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Great Depression-esque unemployment figures

Great Depression-esque unemployment figures

Aditya K

Great Depression-esque unemployment figures

The terrible and far-reaching toll of the coronavirus pandemic has had a profound effect on macroeconomic news such as subdued GDP growth rates, historically low bond yields, a substantial decrease in production and manufacturing statistics to name a few. But no other factor is reported on and critically analysed as the unemployment rate as this is perhaps the most useful lagging indicator that shows the true and devastating results of the current pandemic on businesses, declining economic health and ultimately everyday workers.

U.S. unemployment rate

The U.S. unemployment rate spiked to 14.7% in April, which is the highest level experienced since the Great Depression where unemployment rates peaked at 24.9% in 1933. This comes as no surprise as many businesses shut down or started cutting costs to ultimately save and increase the longevity of their businesses. Recent figures from the Labor Department show that more than 20 million people unexpectedly lost their jobs. To put this in perspective, the previous month alone has wiped out any employment gains made in the last ten years and forecasts on the labour market show that more workers will inevitably lose their jobs with Goldman Sachs predicting that the unemployment rate in the U.S. will peak at 25%.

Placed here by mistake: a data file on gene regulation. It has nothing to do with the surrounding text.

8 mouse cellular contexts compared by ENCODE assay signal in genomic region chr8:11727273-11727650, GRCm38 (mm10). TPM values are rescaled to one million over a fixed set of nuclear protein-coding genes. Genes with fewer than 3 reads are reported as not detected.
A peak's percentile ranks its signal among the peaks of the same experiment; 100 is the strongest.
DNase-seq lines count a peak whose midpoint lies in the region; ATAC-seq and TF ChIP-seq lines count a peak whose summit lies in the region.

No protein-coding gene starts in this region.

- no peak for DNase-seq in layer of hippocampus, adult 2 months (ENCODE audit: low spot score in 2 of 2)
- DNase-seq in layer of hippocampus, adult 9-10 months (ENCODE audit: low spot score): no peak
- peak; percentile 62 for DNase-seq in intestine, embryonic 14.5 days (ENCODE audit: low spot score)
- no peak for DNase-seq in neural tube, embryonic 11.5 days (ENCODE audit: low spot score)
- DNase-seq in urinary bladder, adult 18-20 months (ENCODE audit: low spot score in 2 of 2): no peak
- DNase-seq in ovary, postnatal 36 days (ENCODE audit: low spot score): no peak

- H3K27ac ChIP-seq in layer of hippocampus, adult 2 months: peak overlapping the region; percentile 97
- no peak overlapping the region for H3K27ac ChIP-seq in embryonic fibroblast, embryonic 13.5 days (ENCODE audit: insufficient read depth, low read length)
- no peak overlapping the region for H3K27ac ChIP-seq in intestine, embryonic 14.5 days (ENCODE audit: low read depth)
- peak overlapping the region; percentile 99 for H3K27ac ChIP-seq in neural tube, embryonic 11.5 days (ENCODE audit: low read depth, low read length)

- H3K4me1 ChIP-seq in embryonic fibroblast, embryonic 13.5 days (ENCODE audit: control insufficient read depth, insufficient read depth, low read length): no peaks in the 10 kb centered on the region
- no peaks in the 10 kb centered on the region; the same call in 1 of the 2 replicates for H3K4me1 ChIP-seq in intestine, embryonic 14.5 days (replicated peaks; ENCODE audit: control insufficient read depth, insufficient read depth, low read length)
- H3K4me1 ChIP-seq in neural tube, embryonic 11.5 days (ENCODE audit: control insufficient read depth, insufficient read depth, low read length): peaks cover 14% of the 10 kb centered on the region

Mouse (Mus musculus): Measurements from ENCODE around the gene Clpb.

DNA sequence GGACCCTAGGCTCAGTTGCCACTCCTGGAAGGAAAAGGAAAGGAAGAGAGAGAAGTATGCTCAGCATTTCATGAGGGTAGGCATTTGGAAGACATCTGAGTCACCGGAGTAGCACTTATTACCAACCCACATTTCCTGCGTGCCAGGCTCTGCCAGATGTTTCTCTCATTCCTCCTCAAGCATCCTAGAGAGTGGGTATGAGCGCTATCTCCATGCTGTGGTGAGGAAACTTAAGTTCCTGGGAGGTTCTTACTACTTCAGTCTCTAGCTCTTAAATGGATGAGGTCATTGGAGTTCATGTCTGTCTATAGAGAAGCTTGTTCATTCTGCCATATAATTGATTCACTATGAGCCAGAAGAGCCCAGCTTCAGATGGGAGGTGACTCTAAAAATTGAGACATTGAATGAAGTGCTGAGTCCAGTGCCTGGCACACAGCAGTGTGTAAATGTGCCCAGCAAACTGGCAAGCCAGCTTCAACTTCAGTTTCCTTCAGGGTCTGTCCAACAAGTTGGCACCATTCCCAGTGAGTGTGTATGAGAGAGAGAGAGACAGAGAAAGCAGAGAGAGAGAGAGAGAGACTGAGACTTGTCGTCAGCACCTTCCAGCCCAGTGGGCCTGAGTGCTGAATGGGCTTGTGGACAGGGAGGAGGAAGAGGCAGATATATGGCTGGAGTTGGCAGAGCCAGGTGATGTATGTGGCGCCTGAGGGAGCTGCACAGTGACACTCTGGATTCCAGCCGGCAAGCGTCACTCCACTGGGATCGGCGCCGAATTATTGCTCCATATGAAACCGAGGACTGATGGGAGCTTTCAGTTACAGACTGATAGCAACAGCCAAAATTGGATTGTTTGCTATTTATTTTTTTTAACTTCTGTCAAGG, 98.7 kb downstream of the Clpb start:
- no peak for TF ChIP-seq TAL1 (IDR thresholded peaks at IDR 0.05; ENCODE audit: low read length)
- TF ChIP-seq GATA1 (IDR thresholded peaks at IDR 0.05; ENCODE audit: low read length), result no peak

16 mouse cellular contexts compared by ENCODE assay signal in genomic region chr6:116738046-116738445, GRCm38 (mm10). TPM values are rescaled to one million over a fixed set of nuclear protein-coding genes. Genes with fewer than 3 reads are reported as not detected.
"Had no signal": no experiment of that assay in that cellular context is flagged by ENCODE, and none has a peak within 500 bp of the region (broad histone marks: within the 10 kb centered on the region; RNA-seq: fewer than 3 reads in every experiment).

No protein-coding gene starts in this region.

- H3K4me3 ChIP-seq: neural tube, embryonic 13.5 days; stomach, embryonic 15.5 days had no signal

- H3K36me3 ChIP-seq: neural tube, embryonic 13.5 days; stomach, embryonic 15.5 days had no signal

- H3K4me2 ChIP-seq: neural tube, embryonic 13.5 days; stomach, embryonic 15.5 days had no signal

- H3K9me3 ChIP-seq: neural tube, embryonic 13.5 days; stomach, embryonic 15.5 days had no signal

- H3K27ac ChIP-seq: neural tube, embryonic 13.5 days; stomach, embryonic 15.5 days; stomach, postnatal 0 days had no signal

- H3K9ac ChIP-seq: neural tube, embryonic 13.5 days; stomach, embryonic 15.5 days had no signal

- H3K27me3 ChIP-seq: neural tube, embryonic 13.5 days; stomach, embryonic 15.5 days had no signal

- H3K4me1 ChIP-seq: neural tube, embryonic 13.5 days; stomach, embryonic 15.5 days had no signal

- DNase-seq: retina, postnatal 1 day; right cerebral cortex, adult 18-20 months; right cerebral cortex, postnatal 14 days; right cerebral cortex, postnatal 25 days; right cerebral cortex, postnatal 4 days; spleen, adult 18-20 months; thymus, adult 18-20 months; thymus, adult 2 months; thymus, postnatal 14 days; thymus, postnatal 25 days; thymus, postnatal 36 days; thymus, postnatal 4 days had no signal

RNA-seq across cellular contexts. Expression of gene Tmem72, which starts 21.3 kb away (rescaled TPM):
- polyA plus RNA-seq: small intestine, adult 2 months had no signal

It is also interesting to note that the real jobless rate, which measures the percentage of Americans who want a job but are not motivated to find one, increased to 22.8% in April and could potentially surge to 35%. As parts of the U.S. start to reopen throughout the year it still might not be enough to bring the unemployment rate to pre-COVID levels. Realistically, it might take a few years for the pre-crisis levels to be reached with economists predicting unemployment to stay around 10% by the end of 2020 and 8% by the end of 2021.

Australian unemployment rate

Like the U.S., Australia’s labour statistics have shown a steep monthly rise with unemployment rising 1 percentage point to 6.2% for April compared to economists’ expectations of 8.3%. Additional data shows that nearly 600,000 people saw the termination of their employment with a further 600,000 saw a reduction in their working hours. The pandemic has seen Australia’s jobless rate reach the highest level since September 2015 as further cuts are highly likely in the coming months. The ABS also stated that 20% of the people employed in March were either laid off or had a reduction in their hours between March to April.

It is imperative to note that whilst the unemployment rate is 6.2% versus economists’ higher expectations, this lower actual rate can be attributed to the jobkeeper payments. People that have qualified to receive these payments are still classified as employed even if they have been stood down from their employer. Hence, the severity of the unemployment rate is understated based on this quirk. In fact, the real unemployment rate is likely significantly higher than 6.2% with the treasury forecasting that unemployment will peak at 10%. Data also reveals that more than 6 million Australians are on the jobkeeper wage subsidy with an additional million workers claiming jobseeker unemployment benefits.

With the first steps of reopening the economy recently initiated in both the U.S. and Australia, one could only hope that the escalation of unemployment figures will ease off and provide a catalyst to return to normalcy.

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